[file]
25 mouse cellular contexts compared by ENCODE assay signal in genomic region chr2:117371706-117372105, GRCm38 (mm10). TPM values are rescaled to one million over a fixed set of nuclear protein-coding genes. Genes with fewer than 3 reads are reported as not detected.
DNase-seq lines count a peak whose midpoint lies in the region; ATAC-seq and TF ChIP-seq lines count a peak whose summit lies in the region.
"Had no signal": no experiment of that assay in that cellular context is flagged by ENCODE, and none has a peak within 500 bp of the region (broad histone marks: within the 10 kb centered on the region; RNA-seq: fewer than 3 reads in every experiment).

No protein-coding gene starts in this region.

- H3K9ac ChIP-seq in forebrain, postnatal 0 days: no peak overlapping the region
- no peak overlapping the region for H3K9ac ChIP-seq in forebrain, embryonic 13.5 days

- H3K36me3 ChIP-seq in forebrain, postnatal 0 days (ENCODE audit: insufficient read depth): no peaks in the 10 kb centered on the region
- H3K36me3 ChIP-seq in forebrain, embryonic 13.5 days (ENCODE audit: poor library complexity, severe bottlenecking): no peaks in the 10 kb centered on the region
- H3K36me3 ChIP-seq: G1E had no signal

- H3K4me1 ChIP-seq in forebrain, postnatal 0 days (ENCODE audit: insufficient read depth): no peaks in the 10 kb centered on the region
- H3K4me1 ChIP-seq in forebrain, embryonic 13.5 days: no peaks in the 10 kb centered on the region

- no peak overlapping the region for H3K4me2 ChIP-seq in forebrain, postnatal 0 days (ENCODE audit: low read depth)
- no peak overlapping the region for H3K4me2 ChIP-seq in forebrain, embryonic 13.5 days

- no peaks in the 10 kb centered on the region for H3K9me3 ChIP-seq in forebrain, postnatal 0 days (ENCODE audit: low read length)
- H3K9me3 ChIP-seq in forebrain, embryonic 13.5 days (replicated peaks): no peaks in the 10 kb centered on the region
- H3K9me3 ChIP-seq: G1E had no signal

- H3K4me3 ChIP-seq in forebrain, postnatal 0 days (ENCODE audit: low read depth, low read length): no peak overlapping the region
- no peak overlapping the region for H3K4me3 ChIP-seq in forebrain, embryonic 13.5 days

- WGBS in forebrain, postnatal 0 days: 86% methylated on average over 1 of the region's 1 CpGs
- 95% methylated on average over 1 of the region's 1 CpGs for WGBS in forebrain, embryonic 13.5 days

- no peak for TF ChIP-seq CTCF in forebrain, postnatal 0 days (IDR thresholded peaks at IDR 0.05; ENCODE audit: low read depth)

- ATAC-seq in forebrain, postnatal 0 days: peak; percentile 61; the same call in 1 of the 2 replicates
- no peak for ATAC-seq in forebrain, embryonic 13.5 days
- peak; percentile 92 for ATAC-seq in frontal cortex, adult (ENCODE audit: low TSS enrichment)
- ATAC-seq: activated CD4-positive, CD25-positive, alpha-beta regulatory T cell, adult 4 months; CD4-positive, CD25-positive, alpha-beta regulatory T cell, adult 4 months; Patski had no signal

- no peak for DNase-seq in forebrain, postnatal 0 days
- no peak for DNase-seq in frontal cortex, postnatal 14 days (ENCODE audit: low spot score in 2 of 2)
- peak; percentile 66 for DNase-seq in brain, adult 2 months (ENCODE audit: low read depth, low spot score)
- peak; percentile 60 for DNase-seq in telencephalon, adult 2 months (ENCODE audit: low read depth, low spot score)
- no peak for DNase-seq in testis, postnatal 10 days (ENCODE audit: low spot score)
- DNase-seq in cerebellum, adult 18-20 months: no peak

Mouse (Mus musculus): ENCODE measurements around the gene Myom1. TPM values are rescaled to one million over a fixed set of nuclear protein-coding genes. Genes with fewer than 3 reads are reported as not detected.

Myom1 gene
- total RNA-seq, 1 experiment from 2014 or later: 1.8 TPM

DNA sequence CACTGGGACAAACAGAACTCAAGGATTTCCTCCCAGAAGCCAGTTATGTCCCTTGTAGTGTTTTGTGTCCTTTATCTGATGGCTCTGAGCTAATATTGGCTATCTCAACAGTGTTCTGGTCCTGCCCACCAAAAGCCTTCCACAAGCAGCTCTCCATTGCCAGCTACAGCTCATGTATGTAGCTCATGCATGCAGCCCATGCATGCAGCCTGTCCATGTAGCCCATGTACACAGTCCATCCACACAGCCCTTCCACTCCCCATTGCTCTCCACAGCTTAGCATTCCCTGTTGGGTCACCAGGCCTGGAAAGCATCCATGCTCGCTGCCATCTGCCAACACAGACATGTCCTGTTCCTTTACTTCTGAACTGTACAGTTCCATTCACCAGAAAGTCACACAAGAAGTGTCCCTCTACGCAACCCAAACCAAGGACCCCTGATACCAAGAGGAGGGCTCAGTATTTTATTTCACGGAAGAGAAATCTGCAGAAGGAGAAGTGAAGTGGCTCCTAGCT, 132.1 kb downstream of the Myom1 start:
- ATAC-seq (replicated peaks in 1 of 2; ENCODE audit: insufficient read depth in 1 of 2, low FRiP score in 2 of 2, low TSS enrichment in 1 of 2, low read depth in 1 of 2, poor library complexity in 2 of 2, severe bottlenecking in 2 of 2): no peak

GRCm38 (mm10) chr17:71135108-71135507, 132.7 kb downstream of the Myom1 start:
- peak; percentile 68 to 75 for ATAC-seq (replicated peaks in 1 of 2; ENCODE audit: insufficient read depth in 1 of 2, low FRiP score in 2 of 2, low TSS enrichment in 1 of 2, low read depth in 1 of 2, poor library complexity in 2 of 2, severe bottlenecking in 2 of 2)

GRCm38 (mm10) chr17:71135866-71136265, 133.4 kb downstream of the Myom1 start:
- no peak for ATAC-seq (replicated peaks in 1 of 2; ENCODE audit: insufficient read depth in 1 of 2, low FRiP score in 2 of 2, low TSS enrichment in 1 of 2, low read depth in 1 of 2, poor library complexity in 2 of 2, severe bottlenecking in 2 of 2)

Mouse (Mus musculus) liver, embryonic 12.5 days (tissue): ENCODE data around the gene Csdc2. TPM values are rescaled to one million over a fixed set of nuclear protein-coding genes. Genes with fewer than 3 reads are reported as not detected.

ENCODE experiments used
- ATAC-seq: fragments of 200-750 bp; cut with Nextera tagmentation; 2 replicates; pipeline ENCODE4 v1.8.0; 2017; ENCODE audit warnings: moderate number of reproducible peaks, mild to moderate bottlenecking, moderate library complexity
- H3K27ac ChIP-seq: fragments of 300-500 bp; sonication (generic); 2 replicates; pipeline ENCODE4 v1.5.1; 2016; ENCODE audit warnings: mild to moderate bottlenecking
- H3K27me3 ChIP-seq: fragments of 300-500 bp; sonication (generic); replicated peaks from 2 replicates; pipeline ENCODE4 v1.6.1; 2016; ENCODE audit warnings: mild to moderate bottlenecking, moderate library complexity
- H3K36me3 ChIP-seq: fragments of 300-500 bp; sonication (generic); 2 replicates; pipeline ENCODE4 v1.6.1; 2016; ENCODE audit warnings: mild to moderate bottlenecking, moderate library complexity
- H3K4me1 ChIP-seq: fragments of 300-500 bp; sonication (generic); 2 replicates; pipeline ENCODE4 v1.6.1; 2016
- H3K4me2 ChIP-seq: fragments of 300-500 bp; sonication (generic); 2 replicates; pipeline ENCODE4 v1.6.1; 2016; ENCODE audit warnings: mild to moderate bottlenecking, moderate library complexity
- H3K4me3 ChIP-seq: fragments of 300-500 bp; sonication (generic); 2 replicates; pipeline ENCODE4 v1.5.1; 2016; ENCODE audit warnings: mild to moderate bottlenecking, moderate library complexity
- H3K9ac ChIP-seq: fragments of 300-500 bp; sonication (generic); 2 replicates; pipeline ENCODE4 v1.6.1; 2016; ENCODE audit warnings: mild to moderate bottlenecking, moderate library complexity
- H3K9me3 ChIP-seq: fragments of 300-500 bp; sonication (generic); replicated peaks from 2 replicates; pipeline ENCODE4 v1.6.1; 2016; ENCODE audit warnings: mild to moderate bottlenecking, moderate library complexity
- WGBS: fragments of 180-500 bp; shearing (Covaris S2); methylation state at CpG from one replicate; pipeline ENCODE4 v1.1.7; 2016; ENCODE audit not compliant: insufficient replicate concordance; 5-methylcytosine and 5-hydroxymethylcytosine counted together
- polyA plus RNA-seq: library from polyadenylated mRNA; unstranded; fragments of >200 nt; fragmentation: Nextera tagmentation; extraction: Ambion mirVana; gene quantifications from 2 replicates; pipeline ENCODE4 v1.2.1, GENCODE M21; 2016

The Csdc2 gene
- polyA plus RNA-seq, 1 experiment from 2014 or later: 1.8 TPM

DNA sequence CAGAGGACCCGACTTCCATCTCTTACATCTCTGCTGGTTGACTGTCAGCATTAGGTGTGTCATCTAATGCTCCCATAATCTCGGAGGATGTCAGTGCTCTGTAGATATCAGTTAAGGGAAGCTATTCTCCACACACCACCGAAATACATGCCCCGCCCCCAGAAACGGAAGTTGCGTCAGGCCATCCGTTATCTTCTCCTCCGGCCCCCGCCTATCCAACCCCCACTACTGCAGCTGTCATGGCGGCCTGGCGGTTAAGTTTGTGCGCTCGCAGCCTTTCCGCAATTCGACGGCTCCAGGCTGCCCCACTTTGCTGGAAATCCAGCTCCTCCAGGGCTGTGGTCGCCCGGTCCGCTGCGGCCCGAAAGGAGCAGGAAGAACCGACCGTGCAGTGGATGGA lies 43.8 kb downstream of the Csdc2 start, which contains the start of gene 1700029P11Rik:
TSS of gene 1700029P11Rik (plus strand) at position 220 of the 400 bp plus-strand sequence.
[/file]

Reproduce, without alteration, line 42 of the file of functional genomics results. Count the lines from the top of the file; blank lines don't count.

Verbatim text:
ENCODE experiments used